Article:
With the coming of the sembreak I was able to face one of the more pressing issues in life today, registering for the upcoming 2010 elections.
If it was up to me I would gladly sacrifice my right of suffrage just to escape the hellish line of registration. But it’s not just up to me, I owe it to the rest of the Filipino people. Now having the passion to be registered for the sake of my country’s wellbeing is quite different from braving the actual registration process.
After 19 hours stretched over a span of three days of waiting in line that could have encircled the world over twice, I was finally able to get that coveted step of registration: the biometrics.
Believe it or not I actually started registration back in summer when the Comelec (Commission on Elections) setup a satellite registration venue at our village. The first six hours of my labor was spent just on getting the actual registration form and having my name validated and so on. I was rescheduled for my biometrics on July, but being the student that I am, I wasn’t able to come since the day was in conflict with my class schedule.
Come sembreak I was finally able to fall in line at the city hall for my biometrics. But after ten hours of waiting I was yet again rescheduled. Thankfully my dad came with me that day, and thankfully a sort of uprising happened among the other people in line. When 5pm came only 400 people will be accepted, the guards made the mistake of giving people false hopes, so when the guard closed the gates at around 7 (the reg was supposed to be closed by 9), people became restless and started shouting and mobbing the gate. Thankfully my dad was among those who calmed down the people by speaking with the head honcho and asking him to device a system that will enable those rescheduled for the next day (such as myself) to be assured of a different and separate line with a biometric machine all to ourselves.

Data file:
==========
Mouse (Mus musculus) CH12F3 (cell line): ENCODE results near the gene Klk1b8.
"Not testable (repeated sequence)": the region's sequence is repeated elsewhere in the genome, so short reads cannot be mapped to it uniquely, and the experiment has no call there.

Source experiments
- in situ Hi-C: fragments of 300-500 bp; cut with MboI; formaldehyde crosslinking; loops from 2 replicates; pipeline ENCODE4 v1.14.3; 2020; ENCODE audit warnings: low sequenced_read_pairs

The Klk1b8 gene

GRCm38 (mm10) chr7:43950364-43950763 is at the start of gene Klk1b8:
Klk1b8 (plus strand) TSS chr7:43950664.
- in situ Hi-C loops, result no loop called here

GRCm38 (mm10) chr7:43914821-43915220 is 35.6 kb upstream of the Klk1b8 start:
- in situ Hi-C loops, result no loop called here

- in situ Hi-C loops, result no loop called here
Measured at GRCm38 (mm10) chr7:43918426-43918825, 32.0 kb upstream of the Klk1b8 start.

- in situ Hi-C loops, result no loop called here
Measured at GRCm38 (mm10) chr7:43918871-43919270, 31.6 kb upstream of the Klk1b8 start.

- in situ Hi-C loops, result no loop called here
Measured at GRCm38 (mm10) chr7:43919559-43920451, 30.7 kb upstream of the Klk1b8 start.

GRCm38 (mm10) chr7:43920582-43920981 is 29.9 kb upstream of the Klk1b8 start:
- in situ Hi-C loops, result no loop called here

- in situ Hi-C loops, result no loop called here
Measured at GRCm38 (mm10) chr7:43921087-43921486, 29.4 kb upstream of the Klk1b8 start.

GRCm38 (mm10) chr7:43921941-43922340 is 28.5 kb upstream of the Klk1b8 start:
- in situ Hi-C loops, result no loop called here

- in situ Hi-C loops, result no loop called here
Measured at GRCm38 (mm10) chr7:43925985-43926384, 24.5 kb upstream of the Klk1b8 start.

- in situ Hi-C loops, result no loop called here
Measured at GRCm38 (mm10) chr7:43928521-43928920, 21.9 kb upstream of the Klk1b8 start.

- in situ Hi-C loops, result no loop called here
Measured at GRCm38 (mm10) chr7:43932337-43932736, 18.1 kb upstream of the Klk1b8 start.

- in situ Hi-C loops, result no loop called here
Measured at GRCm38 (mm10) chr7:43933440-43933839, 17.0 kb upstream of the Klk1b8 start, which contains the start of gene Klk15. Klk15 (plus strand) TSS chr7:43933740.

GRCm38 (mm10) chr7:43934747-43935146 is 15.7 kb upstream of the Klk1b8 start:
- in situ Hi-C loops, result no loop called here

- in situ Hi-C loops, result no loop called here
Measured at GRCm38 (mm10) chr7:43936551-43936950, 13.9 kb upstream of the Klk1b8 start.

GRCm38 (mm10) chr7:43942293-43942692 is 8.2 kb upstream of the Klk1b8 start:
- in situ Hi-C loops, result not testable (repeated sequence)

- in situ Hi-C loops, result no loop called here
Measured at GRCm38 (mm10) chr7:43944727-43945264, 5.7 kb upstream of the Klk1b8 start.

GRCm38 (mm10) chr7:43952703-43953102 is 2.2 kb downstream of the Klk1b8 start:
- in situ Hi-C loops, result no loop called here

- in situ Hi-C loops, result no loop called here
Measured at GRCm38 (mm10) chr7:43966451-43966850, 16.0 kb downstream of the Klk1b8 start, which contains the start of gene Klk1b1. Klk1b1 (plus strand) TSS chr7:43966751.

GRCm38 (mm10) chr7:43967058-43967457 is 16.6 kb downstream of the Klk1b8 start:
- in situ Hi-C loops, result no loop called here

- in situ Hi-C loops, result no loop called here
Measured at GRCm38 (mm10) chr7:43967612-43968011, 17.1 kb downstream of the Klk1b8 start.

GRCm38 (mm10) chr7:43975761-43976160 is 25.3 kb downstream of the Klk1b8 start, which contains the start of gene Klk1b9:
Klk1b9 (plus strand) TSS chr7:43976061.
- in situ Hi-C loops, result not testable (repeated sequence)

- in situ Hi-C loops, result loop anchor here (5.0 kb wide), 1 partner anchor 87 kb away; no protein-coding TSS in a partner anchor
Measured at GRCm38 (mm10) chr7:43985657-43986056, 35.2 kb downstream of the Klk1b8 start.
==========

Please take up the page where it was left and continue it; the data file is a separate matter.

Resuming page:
The next day, arriving at around seven in the morning, I was shocked to see a single line twice as long as the line I had the day before. And it was only seven! So my dad yet again spoke with the head honcho and only then and there did they put into action the system my dad suggested.
Two lines instead of a single snaking hell line were implemented. One for the people who were in line the day before and rescheduled for today, the other was for the new souls set to suffer in limbo. The system worked, as the office was able to accommodate the two batches at the same time without raising the ire of any party. And so my dad was the hero for the day.
After three hours of waiting I finally got my biometric scan and all, and am now a proud registered voter. After all that grueling physical, mental, psychological trauma, I was finally able to be free of that line. It was so long you could have met someone while in line, built a relationship with that person, fought with the person, and have a clean break-up, all while in line.
Now that I’m free of the registration, it is time to assure the freedom of the Filipino people for the next six years by making the right choice come Election Day in 2010.